• Six of the ten water access sites on the east shore of North Lake are rarely used. Vegetation has begun to grow in on the six sites making them harder to find. (2016)
  • Haskell/West Creek Road is a rough road, and 4-wheel drive trucks, SUVs and other high clearance vehicles are recommended. (2016)
    • Travel beyond Seabury Brook is challenging as road conditions are poor.
    • The road is closed beyond the Honnendaga Outlet Bridge because the bridge is in disrepair. Landowners of the private lands beyond may choose to use the bridge to access their lands.
  • Herkimer Landing Road is not open to public motor vehicles, however there are private rights to use motor vehicles on the road. (2016)
  • Flansburg/Black Creek Road is open to public motor vehicle use. However, travel beyond Mill Creek Lake will be limited by poor road conditions and snowmobile bridges not designed to support vehicles. (2016)

Fulton Chain Wild Forest

  • The Fulton Chain Wild Forest webpage provides information about the unit and its recreational opportunities, and a map of the unit.
  • Gates on both ends of the Safford Pond Trail (aka Town of Webb Trail 10) are closed for mud season. (03/25)
  • Obey "No Parking" signs on Rondaxe Road in the vicinity of the Rondaxe (aka Bald) Mountain Trailhead.

Ha-De-Ron-Dah Wilderness

  • The Ha-De-Ron-Dah Wilderness webpage provides information about the unit and its recreational opportunities, and a map of the unit.
  • Lost Lake Trail has been flooded by beaver activity a half mile east of Lost Lake. (7/2)
  • Moose River Mountain Trail has heavy blow down and is difficult to follow at times. (2016)

Independence River Wild Forest (Stillwater Reservoir, Big Moose & Three Lakes Conservation Easement Tracts)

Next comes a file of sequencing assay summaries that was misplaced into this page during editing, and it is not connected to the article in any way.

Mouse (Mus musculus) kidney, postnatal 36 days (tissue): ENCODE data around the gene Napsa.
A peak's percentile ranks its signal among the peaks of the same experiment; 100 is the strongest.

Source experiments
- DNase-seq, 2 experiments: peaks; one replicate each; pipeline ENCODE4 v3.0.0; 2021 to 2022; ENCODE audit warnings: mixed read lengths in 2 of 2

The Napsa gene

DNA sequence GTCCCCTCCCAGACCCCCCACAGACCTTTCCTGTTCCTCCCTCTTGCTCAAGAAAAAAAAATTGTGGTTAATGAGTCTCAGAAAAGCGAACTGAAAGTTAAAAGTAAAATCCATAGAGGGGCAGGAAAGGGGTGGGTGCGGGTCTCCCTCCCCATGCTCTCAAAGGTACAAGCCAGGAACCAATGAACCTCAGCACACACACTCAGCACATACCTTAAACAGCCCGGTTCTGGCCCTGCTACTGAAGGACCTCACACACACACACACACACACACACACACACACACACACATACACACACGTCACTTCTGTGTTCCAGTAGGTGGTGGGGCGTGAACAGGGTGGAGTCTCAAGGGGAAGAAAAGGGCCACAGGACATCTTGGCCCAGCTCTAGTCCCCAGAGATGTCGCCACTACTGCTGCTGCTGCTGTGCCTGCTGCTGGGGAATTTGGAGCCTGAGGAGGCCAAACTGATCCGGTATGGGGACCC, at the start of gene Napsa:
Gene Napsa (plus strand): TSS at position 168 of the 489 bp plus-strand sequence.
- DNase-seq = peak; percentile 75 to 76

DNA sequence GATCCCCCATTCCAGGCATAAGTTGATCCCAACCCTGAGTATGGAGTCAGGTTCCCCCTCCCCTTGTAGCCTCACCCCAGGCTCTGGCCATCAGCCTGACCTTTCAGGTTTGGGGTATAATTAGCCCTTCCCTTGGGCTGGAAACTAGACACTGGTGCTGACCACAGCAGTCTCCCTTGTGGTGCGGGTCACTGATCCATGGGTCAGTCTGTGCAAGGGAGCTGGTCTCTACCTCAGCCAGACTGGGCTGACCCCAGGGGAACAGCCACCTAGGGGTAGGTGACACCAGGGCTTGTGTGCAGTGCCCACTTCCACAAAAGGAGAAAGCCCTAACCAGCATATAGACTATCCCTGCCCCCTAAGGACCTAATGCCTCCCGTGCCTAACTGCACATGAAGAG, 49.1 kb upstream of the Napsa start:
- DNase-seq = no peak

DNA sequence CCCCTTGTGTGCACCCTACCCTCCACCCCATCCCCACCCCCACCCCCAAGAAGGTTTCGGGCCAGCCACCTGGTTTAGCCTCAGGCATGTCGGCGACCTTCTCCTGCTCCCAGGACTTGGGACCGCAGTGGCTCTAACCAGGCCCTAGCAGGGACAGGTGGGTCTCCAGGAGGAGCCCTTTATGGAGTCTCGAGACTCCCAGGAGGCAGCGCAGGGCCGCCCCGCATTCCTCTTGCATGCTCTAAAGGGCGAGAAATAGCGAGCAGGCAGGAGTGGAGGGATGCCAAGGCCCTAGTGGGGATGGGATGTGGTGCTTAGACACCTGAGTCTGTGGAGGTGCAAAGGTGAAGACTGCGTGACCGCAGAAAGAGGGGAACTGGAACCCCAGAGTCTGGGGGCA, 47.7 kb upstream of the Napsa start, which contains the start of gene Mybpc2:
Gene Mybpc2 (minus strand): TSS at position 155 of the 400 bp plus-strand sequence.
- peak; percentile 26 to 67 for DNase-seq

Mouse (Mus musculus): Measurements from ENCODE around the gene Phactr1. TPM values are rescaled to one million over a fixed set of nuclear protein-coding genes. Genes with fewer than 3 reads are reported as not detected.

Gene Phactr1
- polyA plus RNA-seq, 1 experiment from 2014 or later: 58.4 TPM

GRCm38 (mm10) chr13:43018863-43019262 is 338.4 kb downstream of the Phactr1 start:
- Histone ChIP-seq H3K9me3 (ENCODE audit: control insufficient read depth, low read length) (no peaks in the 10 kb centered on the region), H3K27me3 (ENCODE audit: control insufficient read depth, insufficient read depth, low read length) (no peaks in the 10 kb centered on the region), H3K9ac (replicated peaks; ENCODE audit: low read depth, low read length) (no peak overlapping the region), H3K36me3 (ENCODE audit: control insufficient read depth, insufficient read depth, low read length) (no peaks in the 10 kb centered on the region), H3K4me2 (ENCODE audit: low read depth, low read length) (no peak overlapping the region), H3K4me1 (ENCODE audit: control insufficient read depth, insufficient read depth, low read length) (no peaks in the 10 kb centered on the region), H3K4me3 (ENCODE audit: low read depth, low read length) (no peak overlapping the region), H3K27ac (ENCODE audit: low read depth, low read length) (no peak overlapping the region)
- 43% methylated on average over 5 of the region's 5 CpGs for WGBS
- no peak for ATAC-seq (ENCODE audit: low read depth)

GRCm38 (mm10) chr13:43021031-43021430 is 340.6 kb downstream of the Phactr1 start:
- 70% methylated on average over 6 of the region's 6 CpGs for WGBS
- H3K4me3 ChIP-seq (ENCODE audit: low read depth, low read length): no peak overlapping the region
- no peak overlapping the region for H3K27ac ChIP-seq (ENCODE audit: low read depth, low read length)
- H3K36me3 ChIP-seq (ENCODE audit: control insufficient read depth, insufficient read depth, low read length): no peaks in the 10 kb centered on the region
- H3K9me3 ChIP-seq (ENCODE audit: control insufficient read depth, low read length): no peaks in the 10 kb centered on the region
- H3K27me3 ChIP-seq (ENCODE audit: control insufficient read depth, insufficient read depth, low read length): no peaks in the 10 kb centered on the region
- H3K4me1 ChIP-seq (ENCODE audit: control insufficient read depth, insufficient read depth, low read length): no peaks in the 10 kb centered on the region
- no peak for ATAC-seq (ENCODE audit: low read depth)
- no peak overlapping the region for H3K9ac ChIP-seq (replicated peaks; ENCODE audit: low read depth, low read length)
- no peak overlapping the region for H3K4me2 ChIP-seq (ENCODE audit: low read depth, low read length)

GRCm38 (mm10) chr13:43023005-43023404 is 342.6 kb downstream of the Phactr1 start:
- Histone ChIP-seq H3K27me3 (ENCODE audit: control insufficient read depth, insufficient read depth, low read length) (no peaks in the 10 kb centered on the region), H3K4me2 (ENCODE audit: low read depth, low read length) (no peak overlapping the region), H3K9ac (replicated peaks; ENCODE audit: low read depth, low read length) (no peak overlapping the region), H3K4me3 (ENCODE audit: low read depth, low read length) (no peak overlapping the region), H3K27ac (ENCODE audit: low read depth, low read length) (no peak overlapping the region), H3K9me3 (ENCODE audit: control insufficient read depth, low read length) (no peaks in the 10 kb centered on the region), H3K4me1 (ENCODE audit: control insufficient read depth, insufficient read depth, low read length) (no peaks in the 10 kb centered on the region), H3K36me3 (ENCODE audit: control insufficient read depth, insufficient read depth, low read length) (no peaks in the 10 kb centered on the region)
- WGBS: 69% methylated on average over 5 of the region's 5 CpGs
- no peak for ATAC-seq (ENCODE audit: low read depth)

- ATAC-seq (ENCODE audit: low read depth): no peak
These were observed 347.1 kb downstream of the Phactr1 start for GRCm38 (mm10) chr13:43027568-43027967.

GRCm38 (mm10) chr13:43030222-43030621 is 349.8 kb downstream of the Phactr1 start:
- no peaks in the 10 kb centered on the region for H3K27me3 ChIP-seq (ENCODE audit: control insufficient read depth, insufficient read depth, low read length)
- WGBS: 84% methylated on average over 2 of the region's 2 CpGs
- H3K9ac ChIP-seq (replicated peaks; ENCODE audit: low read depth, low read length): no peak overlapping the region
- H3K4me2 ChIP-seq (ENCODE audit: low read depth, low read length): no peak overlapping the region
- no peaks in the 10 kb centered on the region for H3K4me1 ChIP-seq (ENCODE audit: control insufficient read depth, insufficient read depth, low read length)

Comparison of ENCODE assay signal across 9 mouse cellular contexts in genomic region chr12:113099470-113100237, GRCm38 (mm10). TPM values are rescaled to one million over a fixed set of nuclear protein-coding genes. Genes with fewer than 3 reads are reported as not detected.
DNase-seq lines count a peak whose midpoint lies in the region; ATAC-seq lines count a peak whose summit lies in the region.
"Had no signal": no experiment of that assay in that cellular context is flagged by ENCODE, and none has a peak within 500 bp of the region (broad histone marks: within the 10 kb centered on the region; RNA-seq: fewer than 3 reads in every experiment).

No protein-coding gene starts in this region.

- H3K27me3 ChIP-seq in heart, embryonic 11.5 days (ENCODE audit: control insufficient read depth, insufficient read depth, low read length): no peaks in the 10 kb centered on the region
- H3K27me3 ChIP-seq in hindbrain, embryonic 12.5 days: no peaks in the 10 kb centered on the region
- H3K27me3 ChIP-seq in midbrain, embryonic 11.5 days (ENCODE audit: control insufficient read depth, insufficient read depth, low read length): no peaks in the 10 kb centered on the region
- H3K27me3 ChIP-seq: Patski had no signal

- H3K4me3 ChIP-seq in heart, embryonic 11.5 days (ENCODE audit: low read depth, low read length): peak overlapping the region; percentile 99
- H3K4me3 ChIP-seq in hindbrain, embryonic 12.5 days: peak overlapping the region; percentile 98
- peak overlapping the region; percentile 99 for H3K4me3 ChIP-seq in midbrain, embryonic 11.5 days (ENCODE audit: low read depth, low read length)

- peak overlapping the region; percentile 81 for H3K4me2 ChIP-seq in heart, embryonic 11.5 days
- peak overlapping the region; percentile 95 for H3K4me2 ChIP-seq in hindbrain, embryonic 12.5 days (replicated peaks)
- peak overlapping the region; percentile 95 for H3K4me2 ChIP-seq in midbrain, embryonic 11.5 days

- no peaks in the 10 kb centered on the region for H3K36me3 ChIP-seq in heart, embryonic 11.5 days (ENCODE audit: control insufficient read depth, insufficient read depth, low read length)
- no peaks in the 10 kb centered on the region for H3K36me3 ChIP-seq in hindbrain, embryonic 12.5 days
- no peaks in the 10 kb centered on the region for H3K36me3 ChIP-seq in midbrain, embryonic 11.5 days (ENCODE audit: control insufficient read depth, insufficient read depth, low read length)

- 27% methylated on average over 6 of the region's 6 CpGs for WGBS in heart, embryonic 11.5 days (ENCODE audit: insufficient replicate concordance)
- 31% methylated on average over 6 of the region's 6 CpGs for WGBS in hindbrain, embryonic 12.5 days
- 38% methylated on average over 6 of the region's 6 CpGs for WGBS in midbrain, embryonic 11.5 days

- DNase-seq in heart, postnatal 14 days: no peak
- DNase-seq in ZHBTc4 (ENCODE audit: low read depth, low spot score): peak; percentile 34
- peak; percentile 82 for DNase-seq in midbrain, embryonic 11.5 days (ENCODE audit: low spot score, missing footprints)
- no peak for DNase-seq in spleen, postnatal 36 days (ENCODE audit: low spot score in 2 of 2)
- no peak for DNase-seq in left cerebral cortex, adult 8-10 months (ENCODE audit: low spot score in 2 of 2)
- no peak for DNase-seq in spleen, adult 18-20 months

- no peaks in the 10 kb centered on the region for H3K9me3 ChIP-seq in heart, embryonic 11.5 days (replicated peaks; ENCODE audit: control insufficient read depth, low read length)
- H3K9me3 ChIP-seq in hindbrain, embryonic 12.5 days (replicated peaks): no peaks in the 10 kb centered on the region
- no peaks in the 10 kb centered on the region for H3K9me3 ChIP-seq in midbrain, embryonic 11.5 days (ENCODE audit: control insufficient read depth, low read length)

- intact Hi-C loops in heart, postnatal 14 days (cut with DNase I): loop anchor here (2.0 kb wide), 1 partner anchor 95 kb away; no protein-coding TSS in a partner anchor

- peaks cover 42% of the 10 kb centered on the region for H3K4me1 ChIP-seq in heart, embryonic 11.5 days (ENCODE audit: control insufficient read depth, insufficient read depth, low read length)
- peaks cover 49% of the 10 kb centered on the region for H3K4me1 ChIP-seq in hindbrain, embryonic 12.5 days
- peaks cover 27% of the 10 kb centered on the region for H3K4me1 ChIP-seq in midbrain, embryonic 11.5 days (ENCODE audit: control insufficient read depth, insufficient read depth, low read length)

• The Independence River Wild Forest webpage provides information about the unit and its recreational opportunities, and a map of the unit.
  • All seasonal access gates are now open. (4/29)
  • The Stillwater Fire Tower Trail has re-opened following an annual closure in accordance with a Recreation Management Plan agreement with the private landowner. (12/23)
  • Water and restrooms at the Otter Creek Horse Trails have been shut down for the season. Camping is still permitted at the assembly area. (10/22)
  • Big Otter Lake Road has been rehabilitated up to Tommy Roaring Brook. The road will be temporarily blocked beyond Tommy Roaring Brook until further rehabilitation occurs. (2018)
  • The Erie Canal Trail Bridge over Otter Creek has been damaged and is closed indefinitely. Horses may ford Otter Creek at the old bridge site. Snowmobiles can cross Otter Creek at the Eatonville Falls Bridge. (2018)

Pigeon Lake Wilderness

  • The Pigeon Lake Wilderness webpage provides information about the unit and its recreational opportunities, and a map of the unit.
  • The bridge across Constable Creek on the Constable Pond-West Mountain Trail has been removed due to its poor, deteriorating condition. All users should be prepared to ford the creek until a replacement bridge can be installed. (06/17)
  • The bridge crossing over the Oswego Pond Outlet on the Twitchell Lake Trail has washed out. An old beaver den can be used to cross the outlet. (2016)
  • Cascade Lake Trail is wet and very muddy on the north-west section of the trail around Cascade Lake. Be alert of trail reroutes. (2016)